Saturday dawned windy and cold but there was a full complement of riders at the Tavern eager to be on their way, also well wishers and a few members coming for a short ride. Heading up the highway not far from Albany Jack Rowe struck trouble with his throttle cable breaking and decided to return home to get his other trike, the BMW, he'd join us later in the day. Despite the cold it was a good run up through Cranbrook, where we picked up John Gillam. Ian Jury joined us at Wagin and then onto Narrogin and Northam to Goomalling. The caravan park were charging us $6.60 per site - cheap. It also had an excellent campers kitchen. Joining us at Goomalling for the trip were Warwick, Chester & Trudy and Ron & Fran with their well equipped camper. Huw Jones rode up on his R9OS and joined us for the night.
That evening several of us had to go to the pub and watch Wales and Australia play in the World Cup - most entertaining. Next morning Robert Boyes joined the group on his R1200GS BMW. Ron Allen who had just come up for the night from Albany was turning around and heading home on his R75/7 BMW. There were now 23 bikes on the trip! The morning's ride took us through Dalwallinu where a bloke came up who had bought Frank Cooke's bike, small world. Huw then departed for Perth. We had managed to stay in front of the rain during the morning and in the afternoon we had a brilliant ride to Cue, stopping at Paynes Find where Tony & Diane Moor run the Tavern and fuel, quite a few of our group hadn't seen them for years, so there was a bit of catching up to do.
Then on through Mt Magnet to Cue where we were staying the night. Out in front for most of the trip were the Police: Cohn, John and Jim on their white ex-police bikes. John and Jim also have white helmets to complete the image!
Cue caravan park was basic, but what else would you expect in this part of the world, although the caretaker had reserved us a piece of grass and made sure no other campers took it - much appreciated. He was also a bit taken aback by the number of us, it had grown considerably since I'd initially rang. Some of the group had a meal in the pub, but most dined in style at the Queen of the Murchison, a nice old ex-pub, that now only provided accommodation and meals - thanks to Raelene who had arranged it. They also had a private collection of motorbikes on display, old Harleys and British bikes, most in excellent restored condition, including some rarely seen models. There was a joey hanging in a bag off the handlebar of one bike!
Next morning we were heading off to Newman, the day nice and sunny, but the wind was picking up. While we were taking pictures of the bikes and old buildings of Cue we noticed Russell go down the wrong way down the dual lane, before he shot back over to the correct side. Didn't know you were spotted did you ha ha. About 60kms down the road my sidecar outfit started weaving strangely, can't be the wind? Stopped by the side of the road and the back tyre was as flat as a pancake!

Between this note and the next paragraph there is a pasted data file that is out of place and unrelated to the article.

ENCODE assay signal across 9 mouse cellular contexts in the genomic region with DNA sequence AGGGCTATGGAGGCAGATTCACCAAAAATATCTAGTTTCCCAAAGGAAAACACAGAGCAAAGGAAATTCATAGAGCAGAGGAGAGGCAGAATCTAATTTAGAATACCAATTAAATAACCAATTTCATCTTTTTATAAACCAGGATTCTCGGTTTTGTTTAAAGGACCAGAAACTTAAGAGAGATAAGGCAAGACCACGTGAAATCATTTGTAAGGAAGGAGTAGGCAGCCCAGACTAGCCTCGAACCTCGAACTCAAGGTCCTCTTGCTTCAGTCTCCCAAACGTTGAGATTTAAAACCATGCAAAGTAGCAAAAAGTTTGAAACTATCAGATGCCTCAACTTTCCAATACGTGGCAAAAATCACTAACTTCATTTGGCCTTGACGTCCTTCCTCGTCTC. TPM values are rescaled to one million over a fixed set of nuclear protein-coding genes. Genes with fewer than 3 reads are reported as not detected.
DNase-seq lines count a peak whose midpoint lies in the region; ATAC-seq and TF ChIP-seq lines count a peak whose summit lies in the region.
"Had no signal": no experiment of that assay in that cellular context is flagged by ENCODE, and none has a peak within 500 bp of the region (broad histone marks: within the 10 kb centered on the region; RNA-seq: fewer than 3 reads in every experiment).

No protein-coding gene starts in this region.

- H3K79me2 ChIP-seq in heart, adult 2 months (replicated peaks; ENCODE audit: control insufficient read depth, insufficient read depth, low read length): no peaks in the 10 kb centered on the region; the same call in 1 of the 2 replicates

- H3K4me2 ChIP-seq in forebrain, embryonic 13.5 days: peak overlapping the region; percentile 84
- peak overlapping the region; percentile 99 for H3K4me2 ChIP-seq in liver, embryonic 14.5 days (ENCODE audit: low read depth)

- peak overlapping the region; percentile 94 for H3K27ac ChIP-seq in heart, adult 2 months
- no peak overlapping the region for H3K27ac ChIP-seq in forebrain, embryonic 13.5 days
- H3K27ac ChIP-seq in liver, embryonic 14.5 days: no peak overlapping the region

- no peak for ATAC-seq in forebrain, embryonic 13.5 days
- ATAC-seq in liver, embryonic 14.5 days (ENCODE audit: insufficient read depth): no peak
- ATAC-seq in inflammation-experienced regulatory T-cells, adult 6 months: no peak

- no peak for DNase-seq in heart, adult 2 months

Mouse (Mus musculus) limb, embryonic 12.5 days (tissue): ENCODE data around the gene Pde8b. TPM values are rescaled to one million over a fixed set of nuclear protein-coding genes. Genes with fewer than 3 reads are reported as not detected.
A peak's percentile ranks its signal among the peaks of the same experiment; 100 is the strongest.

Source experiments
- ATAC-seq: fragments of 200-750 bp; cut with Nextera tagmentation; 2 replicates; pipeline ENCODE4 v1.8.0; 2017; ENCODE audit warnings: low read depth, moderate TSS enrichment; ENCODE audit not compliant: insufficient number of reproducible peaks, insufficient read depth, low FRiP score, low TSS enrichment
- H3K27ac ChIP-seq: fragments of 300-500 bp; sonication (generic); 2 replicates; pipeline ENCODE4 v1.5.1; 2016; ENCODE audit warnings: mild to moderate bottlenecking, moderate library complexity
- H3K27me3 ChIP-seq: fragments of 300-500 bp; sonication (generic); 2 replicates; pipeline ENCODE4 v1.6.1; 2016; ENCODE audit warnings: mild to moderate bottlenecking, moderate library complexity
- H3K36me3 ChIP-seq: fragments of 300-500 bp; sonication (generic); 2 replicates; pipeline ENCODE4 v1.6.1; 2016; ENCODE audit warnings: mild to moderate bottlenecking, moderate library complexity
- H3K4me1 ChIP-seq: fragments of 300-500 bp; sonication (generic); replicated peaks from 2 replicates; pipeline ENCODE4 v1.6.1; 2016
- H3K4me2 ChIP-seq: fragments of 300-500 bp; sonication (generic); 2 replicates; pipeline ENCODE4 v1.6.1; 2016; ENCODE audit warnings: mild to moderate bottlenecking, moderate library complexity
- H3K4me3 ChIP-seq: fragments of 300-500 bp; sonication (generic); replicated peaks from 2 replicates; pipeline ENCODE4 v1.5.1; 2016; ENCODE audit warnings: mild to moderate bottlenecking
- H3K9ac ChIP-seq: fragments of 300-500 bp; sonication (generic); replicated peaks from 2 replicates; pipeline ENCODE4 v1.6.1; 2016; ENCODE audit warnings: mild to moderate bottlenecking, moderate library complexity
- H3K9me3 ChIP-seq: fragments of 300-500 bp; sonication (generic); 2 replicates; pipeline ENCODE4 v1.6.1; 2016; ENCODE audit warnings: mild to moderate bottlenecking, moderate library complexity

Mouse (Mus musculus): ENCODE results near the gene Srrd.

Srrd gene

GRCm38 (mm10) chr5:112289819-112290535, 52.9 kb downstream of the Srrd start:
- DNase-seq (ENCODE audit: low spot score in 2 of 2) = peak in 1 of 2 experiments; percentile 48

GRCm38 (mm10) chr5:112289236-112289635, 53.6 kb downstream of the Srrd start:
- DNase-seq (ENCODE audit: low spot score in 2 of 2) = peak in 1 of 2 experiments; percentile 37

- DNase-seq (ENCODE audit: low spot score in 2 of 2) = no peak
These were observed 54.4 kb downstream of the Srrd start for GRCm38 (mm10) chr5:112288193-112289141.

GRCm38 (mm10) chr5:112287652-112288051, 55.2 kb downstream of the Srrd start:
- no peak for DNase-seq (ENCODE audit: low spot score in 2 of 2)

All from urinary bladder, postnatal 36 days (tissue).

I hadn't brought the jack with me, but with plenty of helpers we lifted the bike up to get the wheel out. Chester had found a rock to rest the bike on. The ladies set up chairs across the road under a tree and made themselves comfortable. We couldn't find a nail or anything, but found the hole, something had gone in and out of the tyre and tube. Luckily I had a spare tube. After refitting the tyre to the bike we then used Phil's compressor to pump it up, before long we were back on the road. Thanks everyone for your help, especially Chester, Phil, Clive, Garry. The wind was now getting stronger and stronger and hotter as well. Just before Kumarmna we passed Ron and Fran who had run out of petrol.
Robert had got a can from the roadhouse to get them going. More of our group were recovering from the wind and heat at the roadhouse where we joined them, enjoying a great sandwich for a belated lunch. I put 22.14 litres in my bike (it's got a 22 litre tank!). Filling up both mine and Chris' BMW cost $60! Off we went again, the wind had dropped off a bit and 80kms from Newman the girls, Ron & Fran had stopped for a break stopped as well, but couldn't get the bike to go - it would pop, but not fire. The girls and Ron then gave me a push and after changing from 2nd to 1st it fired, so off I went, puzzled as to what was going on.
Went to the wrong caravan park in Newman, the police, Warwick and Barry were there, but no Garry. Tried to start the bike, wouldn't go, but went with a push. Arrived at the other caravan park where even though I'd rang them they reckoned they hadn't heard of us. Garry had paid for our camp and had a site reserved for us. Went to the pub that night, sat outside, had a great meal and we were brought free jugs of beer - great. Next day Phil helped me check the sidecar over, cleaned all the wires on the ignition circuit, changed coils from Chris' bike - still my bike wouldn't start. Spoke to Munich and they thought it might be the black box under the tank. They were going to send one up that night.
I have been told this has to go in: when I told the other riders what was happening to the bike, we all thought it was in the ignition system. Chris(tine) was the ONLY one who said, "Check the tappets". Des and Rob from Bruce Rock had arrived on their Gold Wings and trailers, which was a bit of a surprise. That night we had a BBQ at the camp. Robert had been talking to a guy with a GS in Newman named Pilbara, that jogged my memory. There was a bloke in the BMW Club who had his name down for assistance in case of a breakdown, I thought I'd ring Huw in Perth and see if he could get his number.